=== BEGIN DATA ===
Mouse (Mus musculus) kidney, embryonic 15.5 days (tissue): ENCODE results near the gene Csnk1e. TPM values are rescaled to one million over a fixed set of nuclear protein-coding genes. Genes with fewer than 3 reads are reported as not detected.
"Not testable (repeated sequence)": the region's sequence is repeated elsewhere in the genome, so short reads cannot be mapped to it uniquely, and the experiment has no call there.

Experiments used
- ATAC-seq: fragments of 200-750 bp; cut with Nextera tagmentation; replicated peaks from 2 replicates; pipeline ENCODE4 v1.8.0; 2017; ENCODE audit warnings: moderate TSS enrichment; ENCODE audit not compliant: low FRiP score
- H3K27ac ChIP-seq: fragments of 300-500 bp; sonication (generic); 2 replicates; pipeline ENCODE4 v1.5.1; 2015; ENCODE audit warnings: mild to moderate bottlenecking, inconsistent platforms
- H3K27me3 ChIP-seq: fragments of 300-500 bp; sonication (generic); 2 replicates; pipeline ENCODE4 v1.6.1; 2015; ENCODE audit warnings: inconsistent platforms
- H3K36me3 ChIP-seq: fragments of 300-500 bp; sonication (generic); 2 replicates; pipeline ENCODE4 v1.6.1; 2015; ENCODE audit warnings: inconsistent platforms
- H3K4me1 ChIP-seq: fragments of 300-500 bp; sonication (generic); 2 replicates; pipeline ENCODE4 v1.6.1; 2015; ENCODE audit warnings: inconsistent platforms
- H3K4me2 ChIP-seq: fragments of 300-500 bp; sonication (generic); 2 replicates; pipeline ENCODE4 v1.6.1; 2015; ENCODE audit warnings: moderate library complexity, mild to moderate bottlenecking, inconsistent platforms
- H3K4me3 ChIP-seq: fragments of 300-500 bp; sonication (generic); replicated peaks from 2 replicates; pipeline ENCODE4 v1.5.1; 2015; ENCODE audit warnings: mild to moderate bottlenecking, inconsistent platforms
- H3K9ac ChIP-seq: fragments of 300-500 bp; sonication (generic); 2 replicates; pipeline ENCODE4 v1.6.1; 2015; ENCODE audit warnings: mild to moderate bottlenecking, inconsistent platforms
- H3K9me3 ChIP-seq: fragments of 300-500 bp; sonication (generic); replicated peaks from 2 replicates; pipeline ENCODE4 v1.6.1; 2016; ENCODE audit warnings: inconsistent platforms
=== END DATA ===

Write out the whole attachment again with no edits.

Mouse (Mus musculus) kidney, embryonic 15.5 days (tissue): ENCODE results near the gene Csnk1e. TPM values are rescaled to one million over a fixed set of nuclear protein-coding genes. Genes with fewer than 3 reads are reported as not detected.
"Not testable (repeated sequence)": the region's sequence is repeated elsewhere in the genome, so short reads cannot be mapped to it uniquely, and the experiment has no call there.

Experiments used
- ATAC-seq: fragments of 200-750 bp; cut with Nextera tagmentation; replicated peaks from 2 replicates; pipeline ENCODE4 v1.8.0; 2017; ENCODE audit warnings: moderate TSS enrichment; ENCODE audit not compliant: low FRiP score
- H3K27ac ChIP-seq: fragments of 300-500 bp; sonication (generic); 2 replicates; pipeline ENCODE4 v1.5.1; 2015; ENCODE audit warnings: mild to moderate bottlenecking, inconsistent platforms
- H3K27me3 ChIP-seq: fragments of 300-500 bp; sonication (generic); 2 replicates; pipeline ENCODE4 v1.6.1; 2015; ENCODE audit warnings: inconsistent platforms
- H3K36me3 ChIP-seq: fragments of 300-500 bp; sonication (generic); 2 replicates; pipeline ENCODE4 v1.6.1; 2015; ENCODE audit warnings: inconsistent platforms
- H3K4me1 ChIP-seq: fragments of 300-500 bp; sonication (generic); 2 replicates; pipeline ENCODE4 v1.6.1; 2015; ENCODE audit warnings: inconsistent platforms
- H3K4me2 ChIP-seq: fragments of 300-500 bp; sonication (generic); 2 replicates; pipeline ENCODE4 v1.6.1; 2015; ENCODE audit warnings: moderate library complexity, mild to moderate bottlenecking, inconsistent platforms
- H3K4me3 ChIP-seq: fragments of 300-500 bp; sonication (generic); replicated peaks from 2 replicates; pipeline ENCODE4 v1.5.1; 2015; ENCODE audit warnings: mild to moderate bottlenecking, inconsistent platforms
- H3K9ac ChIP-seq: fragments of 300-500 bp; sonication (generic); 2 replicates; pipeline ENCODE4 v1.6.1; 2015; ENCODE audit warnings: mild to moderate bottlenecking, inconsistent platforms
- H3K9me3 ChIP-seq: fragments of 300-500 bp; sonication (generic); replicated peaks from 2 replicates; pipeline ENCODE4 v1.6.1; 2016; ENCODE audit warnings: inconsistent platforms